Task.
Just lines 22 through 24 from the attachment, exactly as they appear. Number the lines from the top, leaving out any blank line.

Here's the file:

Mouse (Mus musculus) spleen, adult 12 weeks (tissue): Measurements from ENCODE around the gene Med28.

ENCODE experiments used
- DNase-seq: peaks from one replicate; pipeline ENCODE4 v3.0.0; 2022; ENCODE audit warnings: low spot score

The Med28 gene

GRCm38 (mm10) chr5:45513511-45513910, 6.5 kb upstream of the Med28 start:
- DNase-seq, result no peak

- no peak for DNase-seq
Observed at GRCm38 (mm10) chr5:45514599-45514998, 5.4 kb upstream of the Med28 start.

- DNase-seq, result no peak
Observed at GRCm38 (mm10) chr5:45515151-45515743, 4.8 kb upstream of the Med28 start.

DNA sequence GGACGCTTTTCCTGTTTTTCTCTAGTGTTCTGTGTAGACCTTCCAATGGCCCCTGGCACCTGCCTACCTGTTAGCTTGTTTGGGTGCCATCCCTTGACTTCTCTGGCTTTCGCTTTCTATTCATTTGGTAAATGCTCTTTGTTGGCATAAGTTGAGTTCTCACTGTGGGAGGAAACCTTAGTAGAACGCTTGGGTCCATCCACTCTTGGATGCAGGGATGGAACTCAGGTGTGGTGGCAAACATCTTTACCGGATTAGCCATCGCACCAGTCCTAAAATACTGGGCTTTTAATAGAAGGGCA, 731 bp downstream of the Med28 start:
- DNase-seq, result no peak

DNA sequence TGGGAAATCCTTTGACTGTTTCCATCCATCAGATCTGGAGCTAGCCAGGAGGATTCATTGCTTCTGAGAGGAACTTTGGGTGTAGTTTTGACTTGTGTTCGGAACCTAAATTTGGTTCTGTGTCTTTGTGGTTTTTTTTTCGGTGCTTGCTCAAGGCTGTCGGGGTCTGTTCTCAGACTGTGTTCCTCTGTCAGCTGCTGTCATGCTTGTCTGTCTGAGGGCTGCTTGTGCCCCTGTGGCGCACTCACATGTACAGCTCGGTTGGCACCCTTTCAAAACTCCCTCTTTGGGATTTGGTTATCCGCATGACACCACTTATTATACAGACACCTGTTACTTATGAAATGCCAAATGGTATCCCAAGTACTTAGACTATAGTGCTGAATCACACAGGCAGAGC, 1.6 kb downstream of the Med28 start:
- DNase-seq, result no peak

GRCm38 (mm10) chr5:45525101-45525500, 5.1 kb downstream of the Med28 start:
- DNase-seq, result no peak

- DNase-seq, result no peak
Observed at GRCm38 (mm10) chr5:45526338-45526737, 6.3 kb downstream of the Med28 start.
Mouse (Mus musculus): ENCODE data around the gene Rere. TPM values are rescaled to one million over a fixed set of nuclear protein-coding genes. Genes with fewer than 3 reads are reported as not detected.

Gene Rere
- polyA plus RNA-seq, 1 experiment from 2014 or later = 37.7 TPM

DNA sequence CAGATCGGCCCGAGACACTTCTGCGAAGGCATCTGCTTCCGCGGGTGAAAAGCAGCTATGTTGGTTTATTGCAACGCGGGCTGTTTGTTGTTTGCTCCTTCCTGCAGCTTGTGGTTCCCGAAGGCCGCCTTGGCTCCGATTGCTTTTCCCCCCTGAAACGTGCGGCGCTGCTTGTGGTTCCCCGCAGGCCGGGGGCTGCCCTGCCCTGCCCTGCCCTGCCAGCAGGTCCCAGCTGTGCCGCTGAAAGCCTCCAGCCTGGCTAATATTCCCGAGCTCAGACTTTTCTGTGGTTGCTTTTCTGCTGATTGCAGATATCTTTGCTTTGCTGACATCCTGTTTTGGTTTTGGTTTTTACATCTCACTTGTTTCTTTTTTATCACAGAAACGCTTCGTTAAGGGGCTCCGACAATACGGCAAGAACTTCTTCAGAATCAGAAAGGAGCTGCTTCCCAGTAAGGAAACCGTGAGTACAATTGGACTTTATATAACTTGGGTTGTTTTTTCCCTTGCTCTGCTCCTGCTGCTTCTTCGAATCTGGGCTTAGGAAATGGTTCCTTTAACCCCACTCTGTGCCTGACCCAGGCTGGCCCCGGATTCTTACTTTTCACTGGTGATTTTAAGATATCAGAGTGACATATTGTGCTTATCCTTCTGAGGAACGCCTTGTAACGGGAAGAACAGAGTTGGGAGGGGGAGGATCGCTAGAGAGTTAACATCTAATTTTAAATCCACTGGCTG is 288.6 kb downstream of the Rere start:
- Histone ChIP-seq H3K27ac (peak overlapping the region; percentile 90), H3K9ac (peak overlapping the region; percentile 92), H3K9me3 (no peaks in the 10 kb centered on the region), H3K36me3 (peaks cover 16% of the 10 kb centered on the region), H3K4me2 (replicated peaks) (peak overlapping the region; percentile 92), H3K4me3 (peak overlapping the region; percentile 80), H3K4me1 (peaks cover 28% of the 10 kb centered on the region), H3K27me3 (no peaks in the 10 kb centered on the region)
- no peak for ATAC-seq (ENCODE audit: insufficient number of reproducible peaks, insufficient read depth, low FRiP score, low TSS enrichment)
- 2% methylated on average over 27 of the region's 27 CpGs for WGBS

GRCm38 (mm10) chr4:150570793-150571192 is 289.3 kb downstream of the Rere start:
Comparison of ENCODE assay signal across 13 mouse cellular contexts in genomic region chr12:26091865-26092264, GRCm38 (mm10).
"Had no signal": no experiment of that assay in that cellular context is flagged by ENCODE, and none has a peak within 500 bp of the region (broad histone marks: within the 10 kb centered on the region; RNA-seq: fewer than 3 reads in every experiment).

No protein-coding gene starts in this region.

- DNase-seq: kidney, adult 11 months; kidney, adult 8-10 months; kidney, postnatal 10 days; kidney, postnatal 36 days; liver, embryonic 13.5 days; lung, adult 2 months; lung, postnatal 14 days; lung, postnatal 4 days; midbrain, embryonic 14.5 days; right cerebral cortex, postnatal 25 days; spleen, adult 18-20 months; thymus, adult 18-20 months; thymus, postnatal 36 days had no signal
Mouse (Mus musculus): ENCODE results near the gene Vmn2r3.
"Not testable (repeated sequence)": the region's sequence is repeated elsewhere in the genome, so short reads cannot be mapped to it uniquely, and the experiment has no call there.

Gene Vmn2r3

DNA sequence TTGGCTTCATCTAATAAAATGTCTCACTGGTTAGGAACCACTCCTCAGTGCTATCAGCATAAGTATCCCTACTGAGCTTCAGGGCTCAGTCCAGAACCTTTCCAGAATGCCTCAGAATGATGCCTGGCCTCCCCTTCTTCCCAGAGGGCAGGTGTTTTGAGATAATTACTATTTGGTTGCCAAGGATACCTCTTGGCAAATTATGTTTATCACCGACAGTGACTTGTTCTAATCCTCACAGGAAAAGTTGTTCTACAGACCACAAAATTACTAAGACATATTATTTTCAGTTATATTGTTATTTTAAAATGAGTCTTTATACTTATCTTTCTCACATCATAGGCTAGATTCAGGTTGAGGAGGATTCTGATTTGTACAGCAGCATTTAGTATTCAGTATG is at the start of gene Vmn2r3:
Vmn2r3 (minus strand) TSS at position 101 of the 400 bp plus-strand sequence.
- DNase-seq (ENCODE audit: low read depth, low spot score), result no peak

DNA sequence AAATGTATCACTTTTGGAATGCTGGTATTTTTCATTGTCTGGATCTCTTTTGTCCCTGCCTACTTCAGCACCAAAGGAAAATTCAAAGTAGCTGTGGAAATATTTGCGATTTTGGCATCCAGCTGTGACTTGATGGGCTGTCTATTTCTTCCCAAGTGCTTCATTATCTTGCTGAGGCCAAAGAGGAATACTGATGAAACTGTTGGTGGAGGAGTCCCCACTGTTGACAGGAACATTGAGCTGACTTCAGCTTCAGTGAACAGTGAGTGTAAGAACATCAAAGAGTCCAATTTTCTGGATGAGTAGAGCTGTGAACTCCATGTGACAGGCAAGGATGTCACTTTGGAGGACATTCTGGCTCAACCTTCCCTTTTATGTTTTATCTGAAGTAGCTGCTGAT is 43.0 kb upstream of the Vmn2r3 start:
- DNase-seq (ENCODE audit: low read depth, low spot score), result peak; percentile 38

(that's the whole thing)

DNA sequence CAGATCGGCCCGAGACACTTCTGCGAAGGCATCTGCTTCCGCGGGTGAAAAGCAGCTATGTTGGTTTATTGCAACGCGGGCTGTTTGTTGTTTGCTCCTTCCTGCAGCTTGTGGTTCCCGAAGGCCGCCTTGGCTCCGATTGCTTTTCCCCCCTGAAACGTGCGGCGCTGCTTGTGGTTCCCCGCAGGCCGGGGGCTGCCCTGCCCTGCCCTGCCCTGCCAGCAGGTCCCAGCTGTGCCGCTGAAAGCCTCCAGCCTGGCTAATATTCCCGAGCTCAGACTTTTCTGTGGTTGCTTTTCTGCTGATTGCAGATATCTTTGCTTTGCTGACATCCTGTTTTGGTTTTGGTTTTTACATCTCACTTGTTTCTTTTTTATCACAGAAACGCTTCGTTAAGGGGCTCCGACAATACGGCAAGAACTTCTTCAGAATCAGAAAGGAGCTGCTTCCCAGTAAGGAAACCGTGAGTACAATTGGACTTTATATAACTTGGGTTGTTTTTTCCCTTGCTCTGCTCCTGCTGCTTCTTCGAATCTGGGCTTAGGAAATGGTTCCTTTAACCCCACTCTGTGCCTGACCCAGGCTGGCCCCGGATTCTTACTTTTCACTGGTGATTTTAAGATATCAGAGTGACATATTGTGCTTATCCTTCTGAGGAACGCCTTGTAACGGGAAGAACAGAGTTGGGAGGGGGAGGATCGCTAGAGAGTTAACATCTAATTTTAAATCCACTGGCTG is 288.6 kb downstream of the Rere start:
- Histone ChIP-seq H3K27ac (peak overlapping the region; percentile 90), H3K9ac (peak overlapping the region; percentile 92), H3K9me3 (no peaks in the 10 kb centered on the region), H3K36me3 (peaks cover 16% of the 10 kb centered on the region), H3K4me2 (replicated peaks) (peak overlapping the region; percentile 92), H3K4me3 (peak overlapping the region; percentile 80), H3K4me1 (peaks cover 28% of the 10 kb centered on the region), H3K27me3 (no peaks in the 10 kb centered on the region)
- no peak for ATAC-seq (ENCODE audit: insufficient number of reproducible peaks, insufficient read depth, low FRiP score, low TSS enrichment)